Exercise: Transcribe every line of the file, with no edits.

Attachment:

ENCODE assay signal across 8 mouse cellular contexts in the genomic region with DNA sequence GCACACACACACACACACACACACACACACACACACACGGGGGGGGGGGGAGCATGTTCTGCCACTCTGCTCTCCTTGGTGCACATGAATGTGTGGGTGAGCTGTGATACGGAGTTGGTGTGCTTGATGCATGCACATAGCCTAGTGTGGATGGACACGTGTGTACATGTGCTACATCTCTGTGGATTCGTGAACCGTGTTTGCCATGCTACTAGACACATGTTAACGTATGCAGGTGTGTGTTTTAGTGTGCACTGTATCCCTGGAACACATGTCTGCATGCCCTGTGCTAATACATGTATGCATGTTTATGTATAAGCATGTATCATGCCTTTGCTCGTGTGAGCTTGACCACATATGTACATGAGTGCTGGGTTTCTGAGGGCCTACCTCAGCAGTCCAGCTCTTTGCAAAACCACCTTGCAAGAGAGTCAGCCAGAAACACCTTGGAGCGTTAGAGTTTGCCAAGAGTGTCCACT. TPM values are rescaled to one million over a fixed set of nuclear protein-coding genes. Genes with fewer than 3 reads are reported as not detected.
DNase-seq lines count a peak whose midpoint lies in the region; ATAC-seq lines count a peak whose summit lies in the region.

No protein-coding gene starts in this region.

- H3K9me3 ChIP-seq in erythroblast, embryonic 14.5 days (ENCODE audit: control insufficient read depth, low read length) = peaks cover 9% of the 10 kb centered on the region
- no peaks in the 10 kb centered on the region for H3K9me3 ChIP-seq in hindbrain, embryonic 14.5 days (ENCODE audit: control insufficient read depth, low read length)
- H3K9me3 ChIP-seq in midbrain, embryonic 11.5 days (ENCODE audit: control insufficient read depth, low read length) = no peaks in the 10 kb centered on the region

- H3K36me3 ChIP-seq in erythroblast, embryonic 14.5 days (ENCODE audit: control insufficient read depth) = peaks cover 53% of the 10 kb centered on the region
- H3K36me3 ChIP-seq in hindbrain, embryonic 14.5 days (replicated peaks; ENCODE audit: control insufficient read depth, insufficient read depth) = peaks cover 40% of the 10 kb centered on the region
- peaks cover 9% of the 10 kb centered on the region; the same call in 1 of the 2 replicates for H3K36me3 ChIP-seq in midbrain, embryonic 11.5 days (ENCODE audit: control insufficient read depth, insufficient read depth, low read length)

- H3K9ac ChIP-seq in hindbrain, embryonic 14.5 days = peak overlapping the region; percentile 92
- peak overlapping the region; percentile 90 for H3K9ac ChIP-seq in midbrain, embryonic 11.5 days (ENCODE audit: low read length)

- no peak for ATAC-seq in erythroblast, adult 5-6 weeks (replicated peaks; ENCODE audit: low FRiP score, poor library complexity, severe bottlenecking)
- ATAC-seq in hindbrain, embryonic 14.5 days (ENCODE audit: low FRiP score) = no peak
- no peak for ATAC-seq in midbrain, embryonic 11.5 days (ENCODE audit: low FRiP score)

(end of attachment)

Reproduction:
ENCODE assay signal across 8 mouse cellular contexts in the genomic region with DNA sequence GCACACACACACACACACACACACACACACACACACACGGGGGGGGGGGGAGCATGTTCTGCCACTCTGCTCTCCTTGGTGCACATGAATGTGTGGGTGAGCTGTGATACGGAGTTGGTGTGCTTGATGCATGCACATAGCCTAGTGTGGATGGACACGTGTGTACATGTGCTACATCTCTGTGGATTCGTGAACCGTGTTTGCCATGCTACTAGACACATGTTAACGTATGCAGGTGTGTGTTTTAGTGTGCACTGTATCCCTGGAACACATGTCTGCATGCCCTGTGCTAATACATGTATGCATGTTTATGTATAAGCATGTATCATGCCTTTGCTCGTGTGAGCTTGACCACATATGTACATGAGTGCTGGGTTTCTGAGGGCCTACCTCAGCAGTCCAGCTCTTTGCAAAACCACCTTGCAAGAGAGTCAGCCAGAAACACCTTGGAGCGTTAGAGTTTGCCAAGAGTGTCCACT. TPM values are rescaled to one million over a fixed set of nuclear protein-coding genes. Genes with fewer than 3 reads are reported as not detected.
DNase-seq lines count a peak whose midpoint lies in the region; ATAC-seq lines count a peak whose summit lies in the region.

No protein-coding gene starts in this region.

- H3K9me3 ChIP-seq in erythroblast, embryonic 14.5 days (ENCODE audit: control insufficient read depth, low read length) = peaks cover 9% of the 10 kb centered on the region
- no peaks in the 10 kb centered on the region for H3K9me3 ChIP-seq in hindbrain, embryonic 14.5 days (ENCODE audit: control insufficient read depth, low read length)
- H3K9me3 ChIP-seq in midbrain, embryonic 11.5 days (ENCODE audit: control insufficient read depth, low read length) = no peaks in the 10 kb centered on the region

- H3K36me3 ChIP-seq in erythroblast, embryonic 14.5 days (ENCODE audit: control insufficient read depth) = peaks cover 53% of the 10 kb centered on the region
- H3K36me3 ChIP-seq in hindbrain, embryonic 14.5 days (replicated peaks; ENCODE audit: control insufficient read depth, insufficient read depth) = peaks cover 40% of the 10 kb centered on the region
- peaks cover 9% of the 10 kb centered on the region; the same call in 1 of the 2 replicates for H3K36me3 ChIP-seq in midbrain, embryonic 11.5 days (ENCODE audit: control insufficient read depth, insufficient read depth, low read length)

- H3K9ac ChIP-seq in hindbrain, embryonic 14.5 days = peak overlapping the region; percentile 92
- peak overlapping the region; percentile 90 for H3K9ac ChIP-seq in midbrain, embryonic 11.5 days (ENCODE audit: low read length)

- no peak for ATAC-seq in erythroblast, adult 5-6 weeks (replicated peaks; ENCODE audit: low FRiP score, poor library complexity, severe bottlenecking)
- ATAC-seq in hindbrain, embryonic 14.5 days (ENCODE audit: low FRiP score) = no peak
- no peak for ATAC-seq in midbrain, embryonic 11.5 days (ENCODE audit: low FRiP score)